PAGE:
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As leadership changes, cyber security remains critical issue for Congress

Sen. Joe Lieberman (I-CT)

The lack of electronic protection for America’s critical infrastructure remains the most critical homeland security issue for the next Congress, said a key Senate homeland security committee chairman in a farewell address.

Sen. Joe Lieberman (I-CT), who will relinquish the chairmanship of the Senate Homeland Security Committee in January, told a standing-room only audience in a speech at George Washington University on Nov. 28, that work on cyber security, as well as reining in radicalized domestic terrorists, were two mostly unresolved issues that nag at him as he prepares to leave office.

Lieberman, who was called “the last founding father” of the Department of Homeland Security by one of the speech’s sponsors at the GW Homeland Security Policy Institute, was a major force behind establishing the department 10 years ago.

He, along with committee ranking member Susan Collins (R-ME) won’t be returning to the committee in the 113th congress in January.

The intricate, frustrating job of putting together and pushing through the comprehensive Cyber security legislation that escaped Lieberman and the 112th congress will fall to incoming Senate Homeland Security Committee chairman Tom Carper (D-DE) and committee ranking member Tom Coburn (R-OK), he said. Carper and Coburn, he said, will probably make the legislation an immediate priority as the new congress convenes.

Lieberman, long a vocal advocate for more robust Cyber protections for private infrastructure companies, cited the virulent Cyber attacks on U.S. banks, the Saudi Arabian oil corporation Aramco and the breach of South Carolina’s tax collection agency in which cyber thieves stole over 3.5 million Social Security numbers and information on 387,000 credit and debit card accounts in September as more evidence the U.S. faces a deepening and more ominous Cyber threat.

“We tried to pass Cyber legislation, but it got caught up in irrelevant concerns over government regulation of business,” he said, referring to ultimately successful efforts this fall by Senate Republicans to block his Cyber bill over voluntary standards for Cyber security at businesses.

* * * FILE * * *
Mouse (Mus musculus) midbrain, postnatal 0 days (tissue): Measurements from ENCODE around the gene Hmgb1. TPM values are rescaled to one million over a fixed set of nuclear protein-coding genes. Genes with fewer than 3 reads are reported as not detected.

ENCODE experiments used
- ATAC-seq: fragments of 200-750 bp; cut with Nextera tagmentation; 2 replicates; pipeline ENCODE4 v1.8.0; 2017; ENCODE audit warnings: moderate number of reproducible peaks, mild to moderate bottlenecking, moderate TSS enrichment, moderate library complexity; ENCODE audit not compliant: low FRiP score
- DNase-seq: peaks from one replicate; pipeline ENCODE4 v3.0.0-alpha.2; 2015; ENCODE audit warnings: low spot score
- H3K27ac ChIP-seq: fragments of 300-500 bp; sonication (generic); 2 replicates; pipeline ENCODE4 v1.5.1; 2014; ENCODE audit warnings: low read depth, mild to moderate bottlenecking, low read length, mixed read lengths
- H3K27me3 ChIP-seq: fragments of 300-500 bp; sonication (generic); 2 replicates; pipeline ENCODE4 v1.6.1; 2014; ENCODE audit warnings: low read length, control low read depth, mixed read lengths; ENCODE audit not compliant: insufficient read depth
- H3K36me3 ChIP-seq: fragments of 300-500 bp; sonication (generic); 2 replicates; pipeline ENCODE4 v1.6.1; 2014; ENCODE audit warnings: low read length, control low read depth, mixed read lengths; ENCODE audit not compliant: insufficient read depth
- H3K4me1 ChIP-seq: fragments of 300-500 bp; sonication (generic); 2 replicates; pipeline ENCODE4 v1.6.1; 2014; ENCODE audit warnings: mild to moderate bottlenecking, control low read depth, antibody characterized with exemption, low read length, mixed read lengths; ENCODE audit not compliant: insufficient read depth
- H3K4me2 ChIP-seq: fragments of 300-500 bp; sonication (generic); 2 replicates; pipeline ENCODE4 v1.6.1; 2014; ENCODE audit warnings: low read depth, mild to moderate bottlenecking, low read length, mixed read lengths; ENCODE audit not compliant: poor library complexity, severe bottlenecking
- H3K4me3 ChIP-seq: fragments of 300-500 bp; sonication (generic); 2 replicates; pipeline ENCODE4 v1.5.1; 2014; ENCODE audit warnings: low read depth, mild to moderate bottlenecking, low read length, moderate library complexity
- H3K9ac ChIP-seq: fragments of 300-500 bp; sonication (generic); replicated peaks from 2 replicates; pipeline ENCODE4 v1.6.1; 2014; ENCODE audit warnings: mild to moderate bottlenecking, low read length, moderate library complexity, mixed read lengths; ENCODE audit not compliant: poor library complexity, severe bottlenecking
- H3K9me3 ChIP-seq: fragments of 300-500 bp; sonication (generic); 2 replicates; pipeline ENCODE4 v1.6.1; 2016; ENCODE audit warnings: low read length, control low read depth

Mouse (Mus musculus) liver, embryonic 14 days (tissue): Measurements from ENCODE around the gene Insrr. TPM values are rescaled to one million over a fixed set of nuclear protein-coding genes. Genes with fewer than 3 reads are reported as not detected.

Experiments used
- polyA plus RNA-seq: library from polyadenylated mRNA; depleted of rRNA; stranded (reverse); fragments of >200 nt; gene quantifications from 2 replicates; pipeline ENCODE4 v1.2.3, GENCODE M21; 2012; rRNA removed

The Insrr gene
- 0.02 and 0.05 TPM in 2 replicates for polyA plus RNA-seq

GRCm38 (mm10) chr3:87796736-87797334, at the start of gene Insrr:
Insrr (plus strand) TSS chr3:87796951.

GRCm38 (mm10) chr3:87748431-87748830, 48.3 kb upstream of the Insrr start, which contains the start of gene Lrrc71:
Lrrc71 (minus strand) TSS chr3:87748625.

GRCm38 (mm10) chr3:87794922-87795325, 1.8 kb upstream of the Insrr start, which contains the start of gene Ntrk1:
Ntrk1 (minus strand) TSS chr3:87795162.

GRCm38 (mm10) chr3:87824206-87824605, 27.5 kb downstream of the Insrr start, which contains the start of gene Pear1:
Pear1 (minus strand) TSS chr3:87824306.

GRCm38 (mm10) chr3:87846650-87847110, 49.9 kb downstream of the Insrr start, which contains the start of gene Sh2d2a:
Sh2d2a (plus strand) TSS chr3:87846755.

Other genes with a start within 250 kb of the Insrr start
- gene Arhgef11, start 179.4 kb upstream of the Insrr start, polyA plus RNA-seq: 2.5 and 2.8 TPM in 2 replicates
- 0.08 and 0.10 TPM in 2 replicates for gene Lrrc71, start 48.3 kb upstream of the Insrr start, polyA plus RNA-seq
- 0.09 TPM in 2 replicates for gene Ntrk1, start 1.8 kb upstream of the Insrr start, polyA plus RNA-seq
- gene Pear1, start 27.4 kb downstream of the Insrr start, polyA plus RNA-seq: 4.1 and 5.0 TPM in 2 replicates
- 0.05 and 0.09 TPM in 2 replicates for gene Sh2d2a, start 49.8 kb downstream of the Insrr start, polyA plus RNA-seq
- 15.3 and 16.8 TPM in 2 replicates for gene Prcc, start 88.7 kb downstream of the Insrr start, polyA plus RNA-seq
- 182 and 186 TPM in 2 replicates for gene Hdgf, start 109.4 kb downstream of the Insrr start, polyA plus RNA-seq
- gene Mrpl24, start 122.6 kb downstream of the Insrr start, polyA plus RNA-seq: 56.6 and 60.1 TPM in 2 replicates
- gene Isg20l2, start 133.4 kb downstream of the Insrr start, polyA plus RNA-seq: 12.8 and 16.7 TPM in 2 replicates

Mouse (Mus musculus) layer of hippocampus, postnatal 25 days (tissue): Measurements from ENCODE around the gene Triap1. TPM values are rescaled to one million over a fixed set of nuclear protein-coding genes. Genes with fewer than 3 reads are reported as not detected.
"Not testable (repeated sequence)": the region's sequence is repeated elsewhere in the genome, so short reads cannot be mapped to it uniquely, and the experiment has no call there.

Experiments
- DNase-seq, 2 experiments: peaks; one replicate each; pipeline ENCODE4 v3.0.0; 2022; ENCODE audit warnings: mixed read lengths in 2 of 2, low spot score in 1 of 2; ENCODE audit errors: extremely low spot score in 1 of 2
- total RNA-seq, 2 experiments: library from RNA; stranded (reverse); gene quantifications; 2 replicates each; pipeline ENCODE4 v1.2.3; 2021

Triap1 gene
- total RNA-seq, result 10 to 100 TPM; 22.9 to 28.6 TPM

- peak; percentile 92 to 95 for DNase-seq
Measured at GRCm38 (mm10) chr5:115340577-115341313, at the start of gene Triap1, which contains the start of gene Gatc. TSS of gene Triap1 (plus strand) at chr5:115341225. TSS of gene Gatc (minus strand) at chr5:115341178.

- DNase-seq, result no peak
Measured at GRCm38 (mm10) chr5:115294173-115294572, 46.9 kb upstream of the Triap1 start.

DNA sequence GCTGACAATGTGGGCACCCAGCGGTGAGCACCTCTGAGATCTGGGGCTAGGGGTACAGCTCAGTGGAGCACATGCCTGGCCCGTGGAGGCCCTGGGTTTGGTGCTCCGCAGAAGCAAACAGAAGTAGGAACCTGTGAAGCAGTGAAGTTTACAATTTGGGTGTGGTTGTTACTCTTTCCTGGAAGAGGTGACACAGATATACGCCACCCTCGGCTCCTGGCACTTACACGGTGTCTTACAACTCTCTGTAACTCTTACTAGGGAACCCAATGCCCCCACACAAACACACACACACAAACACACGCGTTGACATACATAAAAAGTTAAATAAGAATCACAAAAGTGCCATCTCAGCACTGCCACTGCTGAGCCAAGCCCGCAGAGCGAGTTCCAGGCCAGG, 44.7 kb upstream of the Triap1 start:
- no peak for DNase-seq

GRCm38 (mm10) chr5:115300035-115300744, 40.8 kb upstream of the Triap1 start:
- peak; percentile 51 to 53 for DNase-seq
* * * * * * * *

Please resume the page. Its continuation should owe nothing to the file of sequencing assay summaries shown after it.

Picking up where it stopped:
“Eighty five percent of critical infrastructure is privately-owned,” he said, adding later that power, water, banking and other businesses crucial to everyday life have “an obligation to be part of a public/private solution” for Cyber security. In crafting his bill, he said, “no one said private industry was adequately protected.”

Lieberman also spoke of the successes of DHS in the last ten years. His remarks at GW came almost 10 years to the day of the agency’s creation. The legislation that formed the agency was signed on Nov. 25, 2002.

TSA, he said, “doesn’t win any popularity contests,” but said unless someone comes up with a better idea, the agency has done a good job.

Homegrown terrorists also continue to trouble Lieberman, who noted that since 9/11, the most successful attacks on the U.S. have come from radicalized domestic assailants--Army Major Nidal Hasan’s 2009 attack on U.S. soldiers at Ft. Hood in Texas, and Abdulhakim Mujahid Muhammad attack the same year, on an Army recruitment center in Little Rock, AR.

He also warned that congress still needs to address the 9/11 Commission’s recommendation to consolidate oversight of DHS and that the looming budget cuts could cut the agency deeply if not thought through. “The danger is that it will be underfunded, especially in developing areas like Cyber security,’ he said.


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